Designed in the late 1970s as an anti-aircraft weapon, the Patriot was modified
in the mid-1980s to defend against ballistic missiles as well. The system
employs a 17.4 foot-long missile powered by a single-stage, solid-propellant
rocket motor at Mach 3 speeds. The missile weighs 2,200 pounds and has a range
of nearly 43 miles. It is armed with a 200-pound high-explosive warhead
detonated by a proximity fuse, causing shrapnel to destroy the intended
Each Patriot system has eight M-901 storage/transportation containers that serve
as launchers, and each launcher has four missiles for a total of 32 missiles.
The launchers are attached to the M-860 trailer. The system also has the MSQ-104
engagement control station, which is mounted on an M-818 tractor. The Track Via
Missile (TVM) guidance system is the heart of the system.
--From: "Gulf War -
A Comprehensive Guide to People, Places & Weapons" by Col. Walter J. Boyne,
U.S. A.F. (RET) Signet, 1991
The Patriot system is built around a phased-array radar and fast computers. The
missile is launched and guided to the target in three phases. First, the
missile's guidance system turns the Patriot toward the target as it flies into
the radar beam. Then the computer directs the missile to the target. In the
third phase, the missile becomes semiactive as its internal radar receiver guides
it to the interception.
"Typically two missiles are fired at a target, but four would have to be fired
at a broken-up Scud to insure that at least two attacked the warhead section. The
fire unit's radars generally detected Scuds at about 70 miles, and the unit
engaged at 10-20 miles. Alerts were often provided by satellites (DSPs)
originally launched to detect Soviet missiles, and the time from alert to
engagement was typically 6-7 minutes. The time from engagement to the
destruction of the missile was typically 15-18 seconds; the Patriots and the Scud
closed at 2,000 to 4,000 ft/sec."
--From: "Desert Victory: The War for Kuwait" by Norman Friedman, Naval
Institute Press, 1991.
Throughout the Gulf War there were continuing military and news reports of the
Patriot's success in intercepting and destroying Iraqi Scuds. The Army
initially said the Patriot achieved an 80 percent success rate in Saudi Arabia and 50
percent in Israel. Those claims later were scaled back to 70 percent and 40
However, not long after the war's end, analysts began to question the
Patriot's performance. The Army and Patriot's manufacturer, Raytheon Company, vigorously
defended the system and said it was a Gulf War success story.
After a 10-month investigation in 1992 by the House Government Operations
Subcommittee on Legislation and National Security, the subcommittee concluded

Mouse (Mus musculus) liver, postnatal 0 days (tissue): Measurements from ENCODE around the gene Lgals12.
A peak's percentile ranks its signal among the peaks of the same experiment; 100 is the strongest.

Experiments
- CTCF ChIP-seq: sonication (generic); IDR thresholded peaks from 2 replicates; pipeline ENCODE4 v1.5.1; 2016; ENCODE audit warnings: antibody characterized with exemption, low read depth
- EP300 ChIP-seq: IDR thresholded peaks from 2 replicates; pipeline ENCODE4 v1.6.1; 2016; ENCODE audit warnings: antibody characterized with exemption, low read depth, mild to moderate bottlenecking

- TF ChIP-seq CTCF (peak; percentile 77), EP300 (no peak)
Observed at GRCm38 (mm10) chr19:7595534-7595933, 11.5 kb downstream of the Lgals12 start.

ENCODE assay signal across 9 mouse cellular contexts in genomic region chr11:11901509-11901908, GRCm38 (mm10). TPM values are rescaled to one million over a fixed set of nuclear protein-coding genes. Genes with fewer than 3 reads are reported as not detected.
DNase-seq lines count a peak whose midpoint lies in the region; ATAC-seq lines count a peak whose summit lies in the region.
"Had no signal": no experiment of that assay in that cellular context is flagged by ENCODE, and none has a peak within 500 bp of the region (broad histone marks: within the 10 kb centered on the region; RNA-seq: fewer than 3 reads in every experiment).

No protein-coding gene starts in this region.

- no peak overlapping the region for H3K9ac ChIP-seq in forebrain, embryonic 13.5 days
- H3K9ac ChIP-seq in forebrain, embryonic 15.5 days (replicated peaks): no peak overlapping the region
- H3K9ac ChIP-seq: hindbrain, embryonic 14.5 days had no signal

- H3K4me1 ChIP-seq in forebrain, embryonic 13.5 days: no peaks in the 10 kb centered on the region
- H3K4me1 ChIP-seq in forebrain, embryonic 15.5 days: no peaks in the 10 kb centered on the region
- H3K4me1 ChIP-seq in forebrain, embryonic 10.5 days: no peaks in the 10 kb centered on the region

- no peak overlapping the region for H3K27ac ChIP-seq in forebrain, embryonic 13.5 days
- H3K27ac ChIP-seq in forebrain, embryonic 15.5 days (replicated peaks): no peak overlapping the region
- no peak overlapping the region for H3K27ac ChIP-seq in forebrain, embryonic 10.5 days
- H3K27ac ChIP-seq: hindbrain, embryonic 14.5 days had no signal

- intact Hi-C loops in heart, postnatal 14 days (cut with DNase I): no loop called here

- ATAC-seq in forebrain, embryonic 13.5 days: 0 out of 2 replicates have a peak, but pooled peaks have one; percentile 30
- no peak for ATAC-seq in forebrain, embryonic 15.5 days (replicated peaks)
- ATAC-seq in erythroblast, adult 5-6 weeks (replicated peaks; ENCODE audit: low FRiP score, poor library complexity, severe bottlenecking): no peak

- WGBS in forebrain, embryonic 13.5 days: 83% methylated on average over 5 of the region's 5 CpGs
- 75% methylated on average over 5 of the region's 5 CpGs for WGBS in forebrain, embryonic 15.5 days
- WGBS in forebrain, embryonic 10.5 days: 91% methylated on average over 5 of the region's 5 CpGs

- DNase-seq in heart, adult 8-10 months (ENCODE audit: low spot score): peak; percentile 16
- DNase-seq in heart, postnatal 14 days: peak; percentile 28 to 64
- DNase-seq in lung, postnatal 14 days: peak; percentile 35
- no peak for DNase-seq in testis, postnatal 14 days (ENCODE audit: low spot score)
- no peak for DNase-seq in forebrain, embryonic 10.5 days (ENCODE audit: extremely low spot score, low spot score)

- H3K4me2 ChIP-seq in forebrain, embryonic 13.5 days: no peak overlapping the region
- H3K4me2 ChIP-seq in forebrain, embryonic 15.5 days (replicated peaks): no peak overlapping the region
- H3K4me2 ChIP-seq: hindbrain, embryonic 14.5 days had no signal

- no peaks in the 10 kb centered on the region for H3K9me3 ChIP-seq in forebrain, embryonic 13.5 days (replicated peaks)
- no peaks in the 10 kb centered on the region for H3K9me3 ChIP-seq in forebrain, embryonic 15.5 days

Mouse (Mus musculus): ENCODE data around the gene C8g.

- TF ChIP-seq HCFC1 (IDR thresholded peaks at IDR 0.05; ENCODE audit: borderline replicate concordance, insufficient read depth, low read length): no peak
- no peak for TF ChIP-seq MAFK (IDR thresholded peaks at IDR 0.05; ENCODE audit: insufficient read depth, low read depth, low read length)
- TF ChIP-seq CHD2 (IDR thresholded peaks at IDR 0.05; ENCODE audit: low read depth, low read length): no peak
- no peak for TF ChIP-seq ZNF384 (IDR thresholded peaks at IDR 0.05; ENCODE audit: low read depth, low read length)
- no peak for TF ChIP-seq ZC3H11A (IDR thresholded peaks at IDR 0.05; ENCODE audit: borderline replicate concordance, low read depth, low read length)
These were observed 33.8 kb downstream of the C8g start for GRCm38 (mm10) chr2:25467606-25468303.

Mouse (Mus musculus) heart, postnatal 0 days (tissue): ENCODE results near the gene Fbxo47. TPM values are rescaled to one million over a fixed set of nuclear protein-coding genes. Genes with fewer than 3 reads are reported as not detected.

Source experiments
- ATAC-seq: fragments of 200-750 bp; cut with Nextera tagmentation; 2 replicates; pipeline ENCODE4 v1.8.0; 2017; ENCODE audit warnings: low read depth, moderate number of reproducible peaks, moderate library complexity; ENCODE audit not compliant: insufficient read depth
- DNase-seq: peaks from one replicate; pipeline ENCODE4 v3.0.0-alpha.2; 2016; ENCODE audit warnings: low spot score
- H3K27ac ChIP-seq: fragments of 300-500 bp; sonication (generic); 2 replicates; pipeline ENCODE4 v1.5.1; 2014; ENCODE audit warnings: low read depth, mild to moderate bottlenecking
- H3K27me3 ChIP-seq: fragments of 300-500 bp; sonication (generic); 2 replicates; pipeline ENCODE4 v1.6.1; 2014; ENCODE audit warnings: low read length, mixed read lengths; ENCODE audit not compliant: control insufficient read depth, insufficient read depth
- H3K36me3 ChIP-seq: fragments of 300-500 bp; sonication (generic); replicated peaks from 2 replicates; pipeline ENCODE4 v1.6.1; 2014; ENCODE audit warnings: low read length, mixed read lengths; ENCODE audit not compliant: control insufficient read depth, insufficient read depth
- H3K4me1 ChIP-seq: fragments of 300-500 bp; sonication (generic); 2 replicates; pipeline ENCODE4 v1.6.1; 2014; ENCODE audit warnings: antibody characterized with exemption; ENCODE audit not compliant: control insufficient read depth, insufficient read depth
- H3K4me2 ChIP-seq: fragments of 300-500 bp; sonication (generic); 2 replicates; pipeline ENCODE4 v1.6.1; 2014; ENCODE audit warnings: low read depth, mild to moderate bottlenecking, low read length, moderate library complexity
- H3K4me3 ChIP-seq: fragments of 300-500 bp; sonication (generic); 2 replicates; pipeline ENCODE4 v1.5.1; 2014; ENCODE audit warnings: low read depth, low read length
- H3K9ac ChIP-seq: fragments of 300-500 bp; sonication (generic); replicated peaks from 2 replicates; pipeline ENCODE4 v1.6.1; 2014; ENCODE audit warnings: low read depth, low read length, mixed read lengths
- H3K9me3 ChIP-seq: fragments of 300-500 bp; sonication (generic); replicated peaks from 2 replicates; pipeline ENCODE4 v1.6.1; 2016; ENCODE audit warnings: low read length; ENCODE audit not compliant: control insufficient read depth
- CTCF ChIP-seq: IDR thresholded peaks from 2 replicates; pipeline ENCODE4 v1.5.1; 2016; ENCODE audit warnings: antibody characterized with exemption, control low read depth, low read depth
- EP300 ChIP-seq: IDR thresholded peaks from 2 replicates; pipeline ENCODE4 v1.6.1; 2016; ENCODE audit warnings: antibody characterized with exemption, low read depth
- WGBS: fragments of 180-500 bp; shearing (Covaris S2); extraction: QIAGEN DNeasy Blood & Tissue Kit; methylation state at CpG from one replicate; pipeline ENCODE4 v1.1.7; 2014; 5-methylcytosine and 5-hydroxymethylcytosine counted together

there was little evidence to prove the Patriot hit more than a few Scud missiles
launched by Iraq.
Another 1992 investigation done by the General Accounting Office found that only
9 percent of the Patriot-Scud engagements "are supported by the strongest
evidence that an engagement resulted in a warhead kill." (The GAO defined
"the strongest evidence" as instances in which Scud debris or radar data
indicated that a Scud was destroyed or disabled after a Patriot detonated near it.) Except
in 9 percent of the cases, the GAO report said the Army could prove only that
"the Patriots came close to the Scuds, not that they destroyed them."
Both reports, as well as studies by analysts (in particular MIT scientists George
N. Lewis and Theodore A. Postol) concluded that Gulf War television pictures
showing Patriots chasing Scuds were misleading. The television images didn't
fully reflect that a number of the Patriots were just wounding Scuds or pushing
them off course; big chunks of both missiles then fell to the ground. In Israel,
the amount of damages and casualties increased after the Patriots were deployed
FRONTLINE interview with Bernard Trainor concerning the Patriot's performance.
FRONTLINE interview with Rick Atkinson concerning the Patriot's performance.
RAYTHEON'S REBUTTAL: Raytheon Company, manufacturer of the Patriot missile system, strongly disagrees with critics of the Patriot's performance in the Gulf War. Here is their statement.
SUBCOMMITTEE REPORT: Here is the Government Operations Subcommittee's 1992 summary report which criticized the Patriot missile's performance. (The full report was never published; this summary was included in the Activities Report every committee is required to file.)
Suggested Reading: "Missile Wars" by Seymour M. Hersh, The New
Yorker, September 26, 1994.
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